Temperature Surveys in Oil Wells
- C.V. Millikan (Amerada Petroleum Corporation)
- Document ID
- Society of Petroleum Engineers
- Transactions of the AIME
- Publication Date
- December 1941
- Document Type
- Journal Paper
- 15 - 23
- 1941. Original copyright American Institute of Mining, Metallurgical, and Petroleum Engineers, Inc. Copyright has expired.
- 5.2.1 Phase Behavior and PVT Measurements, 5.9.2 Geothermal Resources, 1.14 Casing and Cementing, 4.3.1 Hydrates, 1.6 Drilling Operations, 2.4.3 Sand/Solids Control, 2 Well Completion, 1.11 Drilling Fluids and Materials, 4.3.4 Scale
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Temperature measurement in wells is an old practice and geothermal gradientshave been of interest to geologists for many years. Their application to theoperation of oil wells is a more recent practice. It has long been recognizedthat temperature anomalies occur in drilling and producing wells butthermometers that could obtain a satisfactory record of the anomalies were notavailable.
The normal geothermal gradient is considered as being about one degreeFahrenheit for each 60 ft. of depth. This" normal" gradient varies indifferent areas, but whatever it may be in an area there is little variationfrom the surface to as deep as the drill penetrates. The normal gradient isappreciably changed by gas expanding from the reservoir into the borehole or bythe movement of fluid through a borehole while drilling, producing, orcirculating. It is the resulting anomalies and abnormal gradients from whichconditions in wells can be interpreted. Some of the applications of suchinterpretations are locating the position of oil or gas sands, permeable stratain a reservoir zone, gas-oil contact, source of water, casing leaks, and thetop of cement behind casing.
A thermometer for use in wells must be sensitive and have a low thermal lag.The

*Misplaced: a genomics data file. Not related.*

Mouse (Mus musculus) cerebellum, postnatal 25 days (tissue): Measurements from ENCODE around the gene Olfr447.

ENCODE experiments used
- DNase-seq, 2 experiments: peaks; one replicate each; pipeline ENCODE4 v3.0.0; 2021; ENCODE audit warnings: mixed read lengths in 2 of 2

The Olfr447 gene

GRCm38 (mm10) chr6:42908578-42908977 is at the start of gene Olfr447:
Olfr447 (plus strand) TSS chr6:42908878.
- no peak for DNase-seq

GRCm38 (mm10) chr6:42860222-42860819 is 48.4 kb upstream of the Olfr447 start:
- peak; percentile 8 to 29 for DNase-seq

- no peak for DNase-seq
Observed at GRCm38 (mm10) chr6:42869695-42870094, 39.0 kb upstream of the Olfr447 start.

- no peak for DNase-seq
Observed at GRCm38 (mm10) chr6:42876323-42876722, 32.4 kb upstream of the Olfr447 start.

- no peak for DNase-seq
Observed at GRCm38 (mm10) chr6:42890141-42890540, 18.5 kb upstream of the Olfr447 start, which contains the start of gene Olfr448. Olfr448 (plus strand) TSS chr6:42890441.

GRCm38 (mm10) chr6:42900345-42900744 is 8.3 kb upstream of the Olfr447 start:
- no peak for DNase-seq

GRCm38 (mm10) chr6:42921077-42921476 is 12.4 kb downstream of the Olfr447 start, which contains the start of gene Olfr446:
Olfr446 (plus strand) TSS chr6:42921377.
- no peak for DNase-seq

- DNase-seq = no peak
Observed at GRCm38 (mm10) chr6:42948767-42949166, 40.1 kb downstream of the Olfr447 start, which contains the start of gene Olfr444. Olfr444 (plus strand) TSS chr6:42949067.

sensitivity should permit recording 0.2?F. or less for differentialtemperatures although the actual temperature need not be more accurate thanIOF. The thermal lag
should be as low as rugged construction will permit in order to allow surveysto be made in a minimum of time. Of the several kinds of thermometers, theserequirements are most easily obtained with the vaporpressure, expansion, andelectric-resistance types. Thermometers for use in wells may beself-contained-that is, the complete instrument is lowered into the well and arecord made of the temperature---or the thermal element only may be loweredinto the well and the temperature recorded at the surface. The vapor-pressureand expansion types are more adaptable for a self-contained instrument whilethe electricresistance thermometer is more suitable for surface recording oftemperatures.
The self-contained instrument can be run against high pressure on a single wireline with only one operator required. The instrument and its hoisting equipmentis easily portable and can be mounted on a small car. The disadvantages are asomewhat greater thermal lag and the necessity of completing a run before anytemperature or temperature anomaly is known.
A surface-recording thermometer has the advantage of being somewhat moresensitive and of having a lower thermal lag.
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